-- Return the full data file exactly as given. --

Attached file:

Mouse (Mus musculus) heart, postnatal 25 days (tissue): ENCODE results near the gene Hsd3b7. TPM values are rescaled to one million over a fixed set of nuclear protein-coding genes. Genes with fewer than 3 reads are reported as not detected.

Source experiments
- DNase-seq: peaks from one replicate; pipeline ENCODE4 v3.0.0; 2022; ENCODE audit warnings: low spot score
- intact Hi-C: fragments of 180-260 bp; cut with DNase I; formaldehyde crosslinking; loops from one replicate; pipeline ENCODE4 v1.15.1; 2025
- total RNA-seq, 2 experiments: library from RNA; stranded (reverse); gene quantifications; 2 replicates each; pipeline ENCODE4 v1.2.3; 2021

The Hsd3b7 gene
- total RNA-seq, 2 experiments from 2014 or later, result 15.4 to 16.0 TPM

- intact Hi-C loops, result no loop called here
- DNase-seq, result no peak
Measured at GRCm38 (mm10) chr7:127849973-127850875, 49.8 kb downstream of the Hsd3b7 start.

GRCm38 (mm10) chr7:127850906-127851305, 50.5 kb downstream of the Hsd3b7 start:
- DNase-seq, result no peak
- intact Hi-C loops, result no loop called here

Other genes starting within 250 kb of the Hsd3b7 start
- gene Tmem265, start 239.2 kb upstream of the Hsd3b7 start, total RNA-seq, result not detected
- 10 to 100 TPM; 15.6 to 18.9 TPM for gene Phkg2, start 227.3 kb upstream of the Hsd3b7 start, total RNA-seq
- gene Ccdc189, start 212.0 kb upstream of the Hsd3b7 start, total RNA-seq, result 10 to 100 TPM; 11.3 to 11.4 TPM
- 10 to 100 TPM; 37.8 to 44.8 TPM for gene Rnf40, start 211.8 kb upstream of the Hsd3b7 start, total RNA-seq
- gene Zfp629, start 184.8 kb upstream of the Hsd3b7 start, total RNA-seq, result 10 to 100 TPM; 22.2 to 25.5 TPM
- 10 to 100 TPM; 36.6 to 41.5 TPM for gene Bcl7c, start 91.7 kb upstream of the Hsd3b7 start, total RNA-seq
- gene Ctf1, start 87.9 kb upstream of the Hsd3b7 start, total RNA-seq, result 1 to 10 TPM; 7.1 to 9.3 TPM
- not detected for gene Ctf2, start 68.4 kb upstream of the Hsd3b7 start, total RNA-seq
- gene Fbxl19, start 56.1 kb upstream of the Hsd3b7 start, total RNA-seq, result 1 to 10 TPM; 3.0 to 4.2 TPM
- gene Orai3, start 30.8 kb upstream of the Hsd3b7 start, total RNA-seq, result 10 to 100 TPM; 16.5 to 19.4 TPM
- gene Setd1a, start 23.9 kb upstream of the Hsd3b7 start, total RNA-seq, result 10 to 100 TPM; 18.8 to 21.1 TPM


Mouse (Mus musculus) heart, postnatal 25 days (tissue): ENCODE results near the gene Hsd3b7. TPM values are rescaled to one million over a fixed set of nuclear protein-coding genes. Genes with fewer than 3 reads are reported as not detected.

Source experiments
- DNase-seq: peaks from one replicate; pipeline ENCODE4 v3.0.0; 2022; ENCODE audit warnings: low spot score
- intact Hi-C: fragments of 180-260 bp; cut with DNase I; formaldehyde crosslinking; loops from one replicate; pipeline ENCODE4 v1.15.1; 2025
- total RNA-seq, 2 experiments: library from RNA; stranded (reverse); gene quantifications; 2 replicates each; pipeline ENCODE4 v1.2.3; 2021

The Hsd3b7 gene
- total RNA-seq, 2 experiments from 2014 or later, result 15.4 to 16.0 TPM

- intact Hi-C loops, result no loop called here
- DNase-seq, result no peak
Measured at GRCm38 (mm10) chr7:127849973-127850875, 49.8 kb downstream of the Hsd3b7 start.

GRCm38 (mm10) chr7:127850906-127851305, 50.5 kb downstream of the Hsd3b7 start:
- DNase-seq, result no peak
- intact Hi-C loops, result no loop called here

Other genes starting within 250 kb of the Hsd3b7 start
- gene Tmem265, start 239.2 kb upstream of the Hsd3b7 start, total RNA-seq, result not detected
- 10 to 100 TPM; 15.6 to 18.9 TPM for gene Phkg2, start 227.3 kb upstream of the Hsd3b7 start, total RNA-seq
- gene Ccdc189, start 212.0 kb upstream of the Hsd3b7 start, total RNA-seq, result 10 to 100 TPM; 11.3 to 11.4 TPM
- 10 to 100 TPM; 37.8 to 44.8 TPM for gene Rnf40, start 211.8 kb upstream of the Hsd3b7 start, total RNA-seq
- gene Zfp629, start 184.8 kb upstream of the Hsd3b7 start, total RNA-seq, result 10 to 100 TPM; 22.2 to 25.5 TPM
- 10 to 100 TPM; 36.6 to 41.5 TPM for gene Bcl7c, start 91.7 kb upstream of the Hsd3b7 start, total RNA-seq
- gene Ctf1, start 87.9 kb upstream of the Hsd3b7 start, total RNA-seq, result 1 to 10 TPM; 7.1 to 9.3 TPM
- not detected for gene Ctf2, start 68.4 kb upstream of the Hsd3b7 start, total RNA-seq
- gene Fbxl19, start 56.1 kb upstream of the Hsd3b7 start, total RNA-seq, result 1 to 10 TPM; 3.0 to 4.2 TPM
- gene Orai3, start 30.8 kb upstream of the Hsd3b7 start, total RNA-seq, result 10 to 100 TPM; 16.5 to 19.4 TPM
- gene Setd1a, start 23.9 kb upstream of the Hsd3b7 start, total RNA-seq, result 10 to 100 TPM; 18.8 to 21.1 TPM